Fitting woes

I had some denim left over from my grey cargo trousers, not enough to make an adult garment, but far too much to throw away. I’ve made simple elastic waisted trousers for my little boy before which were successful, so I set to and cut out Burda 127 03/2018 in what I thought was his size. These are pretty detailed: slash hip pockets, a fly front, welt pockets on the back and one of those useful adjustable waistbands with buttonhole elastic.

Obviously I wasn’t going to do back welt pockets or belt loops in such tiny trousers, and I noticed that my son’s similarly styled ready to wear trousers don’t have a zip inserted in the fly front, so I planned to skip that too. It sounds odd but the fly is so short that it works.

And then life got in the way and the cut pieces sat in the sewing room for a few months. You can probably guess what happened. I finally made them up last week and they don’t fit; he’s obviously grown a lot since I cut them.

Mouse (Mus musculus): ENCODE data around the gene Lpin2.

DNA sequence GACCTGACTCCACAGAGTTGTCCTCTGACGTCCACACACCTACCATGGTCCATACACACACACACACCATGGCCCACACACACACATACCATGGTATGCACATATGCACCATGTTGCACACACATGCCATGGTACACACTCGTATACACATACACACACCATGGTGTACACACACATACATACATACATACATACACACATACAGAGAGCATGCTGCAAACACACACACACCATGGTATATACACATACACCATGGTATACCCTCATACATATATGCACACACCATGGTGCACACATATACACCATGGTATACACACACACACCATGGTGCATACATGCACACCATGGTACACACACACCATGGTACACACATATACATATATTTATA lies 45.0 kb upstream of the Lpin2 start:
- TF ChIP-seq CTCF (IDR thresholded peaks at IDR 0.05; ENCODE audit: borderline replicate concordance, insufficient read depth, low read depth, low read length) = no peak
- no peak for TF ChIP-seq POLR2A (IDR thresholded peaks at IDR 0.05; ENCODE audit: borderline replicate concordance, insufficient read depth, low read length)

They have a strangely short back crotch length even accounting for being a size too small. I think they also run long in the leg which is why they’re rolled up.

So not my most successful piece of sewing. I definitely made the wrong size, but I’m not convinced the pattern is quite right for my son either. So he got new ready to wear trousers instead, and I’m going back to making dresses for me! I’ve finished the black Burda dress with all the gathers, and am well on the way with the project after that. Just need to find time to take photos.

Burda 112A 03/2012 culottes in silver grey denim, seated, in botanic garden

Burda 112A 03/2012 culottes

Burda 112A 03/2012 culottes in dark silver denim, front view, in a botanical garden

This is one of those projects that came from the fabric rather than the pattern. I had a surprising amount of this dark silver denim left over from my trenchcoat and wanted to do something with it. It’s very heavy fabric and hasn’t the slightest stretch which limited my options considerably. After going through my entire Burda collection I found 112A 03/2012, a pair of straight cut culottes. Burda made them up in canvas, so they ought to work in a heavy non draping fabric. Here’s the technical drawing. The back pocket detail is a little unusual but otherwise they are fairly plain. I traced my usual Burda size and set to work.